Tuesday was Ray Turner’s day in court, although he elected not to take the witness stand on his own behalf. Turner, the “phone guy” co-defendant in the Anthony Pellicano racketeering trial, easily wears the casual coolness of a BET executive, and sat impassively through most of today’s testimony. His witnesses, orchestrated by attorney Mona Soo Hoo, were intended to show that any number of the retired Turner’s former telephone company colleagues could have placed the wiretaps on L.A. Times journo Anita Busch – taps that eventually led the FBI to Pellicano’s Sunset Boulevard office. Sometimes, when a friend showed up to testify, a smile would spread across Turner’s face.

One such pal was Barry Barnett, a phone-company employee who removed his black leather jacket when he sat down in the witness chair. Barnett said that he’d known Turner 18 years yet had not discussed the case against Turner with him.

Barnett seemed a little surprised when his turn on the stand ended after 25 painless minutes.

“This is not no Judge Judy,” he said as he put his jacket back on. “It’s Perry Mason all the way up in here!”

Another friend of Turner’s, Alphonse Arnold, testified how he had tagged along with Turner to learn the tricks of the phone trade.

“Yes I do know T,” he told Soo Hoo, adding that the two often met at a gym or played basketball together. Arnold later affirmed that, indeed, Turner regularly threw parties at his home, where the chicken dishes of ex-phone company employee Teresa Wright were featured. Wright, who has been identified as a person who helped him supply confidential billing information to Pellicano, “was known for her chicken,” Arnold said. Soo Hoo also got him to say that Wright was paid by Turner for her catering services.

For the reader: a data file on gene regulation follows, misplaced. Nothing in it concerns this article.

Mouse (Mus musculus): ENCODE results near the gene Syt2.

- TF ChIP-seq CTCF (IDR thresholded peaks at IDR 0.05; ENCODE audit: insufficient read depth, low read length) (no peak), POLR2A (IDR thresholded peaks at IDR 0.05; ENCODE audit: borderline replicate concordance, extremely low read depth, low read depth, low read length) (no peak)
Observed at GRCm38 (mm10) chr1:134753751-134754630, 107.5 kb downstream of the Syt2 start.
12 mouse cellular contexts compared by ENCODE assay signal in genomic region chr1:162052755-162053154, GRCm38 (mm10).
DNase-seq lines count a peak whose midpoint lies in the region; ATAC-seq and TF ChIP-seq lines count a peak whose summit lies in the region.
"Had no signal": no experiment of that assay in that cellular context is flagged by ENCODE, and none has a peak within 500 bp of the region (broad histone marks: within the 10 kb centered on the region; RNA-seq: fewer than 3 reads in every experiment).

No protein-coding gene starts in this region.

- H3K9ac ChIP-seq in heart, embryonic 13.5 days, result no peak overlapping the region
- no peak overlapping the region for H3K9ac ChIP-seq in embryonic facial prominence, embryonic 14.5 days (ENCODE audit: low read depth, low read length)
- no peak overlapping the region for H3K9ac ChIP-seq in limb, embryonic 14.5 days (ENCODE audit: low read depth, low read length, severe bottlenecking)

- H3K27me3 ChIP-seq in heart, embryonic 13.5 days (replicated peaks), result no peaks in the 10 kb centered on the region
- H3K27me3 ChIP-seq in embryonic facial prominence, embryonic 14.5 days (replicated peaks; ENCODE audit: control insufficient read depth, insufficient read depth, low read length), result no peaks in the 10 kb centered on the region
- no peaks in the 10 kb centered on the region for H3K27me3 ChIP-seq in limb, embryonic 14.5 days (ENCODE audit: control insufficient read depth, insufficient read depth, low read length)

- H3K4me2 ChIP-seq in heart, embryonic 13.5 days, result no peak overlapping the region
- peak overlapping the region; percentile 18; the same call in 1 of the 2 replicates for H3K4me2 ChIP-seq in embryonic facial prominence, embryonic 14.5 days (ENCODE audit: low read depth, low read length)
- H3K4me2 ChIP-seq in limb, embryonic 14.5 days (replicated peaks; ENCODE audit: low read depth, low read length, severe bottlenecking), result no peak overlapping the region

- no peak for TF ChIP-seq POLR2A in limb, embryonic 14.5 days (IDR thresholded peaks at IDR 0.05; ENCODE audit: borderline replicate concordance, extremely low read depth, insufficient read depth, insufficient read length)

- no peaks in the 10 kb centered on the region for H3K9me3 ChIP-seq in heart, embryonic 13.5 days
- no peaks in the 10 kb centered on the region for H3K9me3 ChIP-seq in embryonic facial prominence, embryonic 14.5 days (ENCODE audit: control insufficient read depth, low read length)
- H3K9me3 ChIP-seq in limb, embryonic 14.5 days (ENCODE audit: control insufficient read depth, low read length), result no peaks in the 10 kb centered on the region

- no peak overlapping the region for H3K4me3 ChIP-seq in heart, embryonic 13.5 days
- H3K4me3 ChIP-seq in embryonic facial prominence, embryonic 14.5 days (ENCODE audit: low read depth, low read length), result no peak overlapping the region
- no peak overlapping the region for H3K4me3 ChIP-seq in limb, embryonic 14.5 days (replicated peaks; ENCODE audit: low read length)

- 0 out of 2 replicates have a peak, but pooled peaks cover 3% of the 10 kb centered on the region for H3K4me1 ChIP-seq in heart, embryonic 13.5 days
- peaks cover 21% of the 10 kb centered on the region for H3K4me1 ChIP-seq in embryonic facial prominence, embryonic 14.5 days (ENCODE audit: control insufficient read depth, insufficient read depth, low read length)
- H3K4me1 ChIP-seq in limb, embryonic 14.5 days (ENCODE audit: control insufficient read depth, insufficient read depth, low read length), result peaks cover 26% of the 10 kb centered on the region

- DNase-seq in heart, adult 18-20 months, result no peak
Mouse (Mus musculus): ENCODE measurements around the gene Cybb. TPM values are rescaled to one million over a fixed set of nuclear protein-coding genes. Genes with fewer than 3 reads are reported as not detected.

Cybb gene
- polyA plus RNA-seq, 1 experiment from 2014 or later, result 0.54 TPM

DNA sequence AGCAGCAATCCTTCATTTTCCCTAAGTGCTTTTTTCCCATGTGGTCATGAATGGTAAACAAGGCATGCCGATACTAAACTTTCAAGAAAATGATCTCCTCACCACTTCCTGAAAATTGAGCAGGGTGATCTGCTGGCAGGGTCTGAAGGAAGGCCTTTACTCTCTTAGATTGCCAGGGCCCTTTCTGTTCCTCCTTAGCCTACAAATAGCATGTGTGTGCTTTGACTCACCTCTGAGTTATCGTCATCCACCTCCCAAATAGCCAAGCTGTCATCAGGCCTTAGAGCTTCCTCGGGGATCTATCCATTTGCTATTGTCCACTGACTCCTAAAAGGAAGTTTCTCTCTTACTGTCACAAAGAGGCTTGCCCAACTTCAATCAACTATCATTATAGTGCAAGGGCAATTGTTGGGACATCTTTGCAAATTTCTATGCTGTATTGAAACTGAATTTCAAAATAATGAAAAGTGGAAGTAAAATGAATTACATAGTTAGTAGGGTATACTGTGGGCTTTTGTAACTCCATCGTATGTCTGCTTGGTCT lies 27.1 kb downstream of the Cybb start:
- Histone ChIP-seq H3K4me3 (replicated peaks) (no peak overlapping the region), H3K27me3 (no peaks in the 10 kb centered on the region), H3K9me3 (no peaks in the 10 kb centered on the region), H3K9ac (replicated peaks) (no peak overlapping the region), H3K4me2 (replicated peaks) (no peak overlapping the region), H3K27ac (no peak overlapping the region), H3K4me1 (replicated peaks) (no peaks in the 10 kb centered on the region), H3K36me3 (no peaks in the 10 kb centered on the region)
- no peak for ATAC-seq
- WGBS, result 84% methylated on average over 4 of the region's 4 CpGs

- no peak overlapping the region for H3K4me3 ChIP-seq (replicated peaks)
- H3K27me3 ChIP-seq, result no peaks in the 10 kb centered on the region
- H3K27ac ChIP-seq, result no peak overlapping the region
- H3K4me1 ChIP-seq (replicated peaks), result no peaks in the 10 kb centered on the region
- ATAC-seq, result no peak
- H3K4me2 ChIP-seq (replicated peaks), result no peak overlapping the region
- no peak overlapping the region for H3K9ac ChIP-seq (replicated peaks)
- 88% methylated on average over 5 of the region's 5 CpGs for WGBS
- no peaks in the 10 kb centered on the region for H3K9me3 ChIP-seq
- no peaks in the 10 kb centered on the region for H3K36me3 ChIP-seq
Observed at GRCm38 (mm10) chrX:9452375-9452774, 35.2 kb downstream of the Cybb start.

Party pooper Kevin Lally, taking the government cross-examination of Arnold, asked him coldly, “Did you ever see defendant Turner provide her with $700 for a chicken?” FBI witness Stanley Ornellas testified earlier that morning that Wright had been paid between $8,000 to $10,000 for her non-catering services and Lally seemed intent not to allow jurors to be lulled into believing most of that money was for wings and drumsticks.

LA Weekly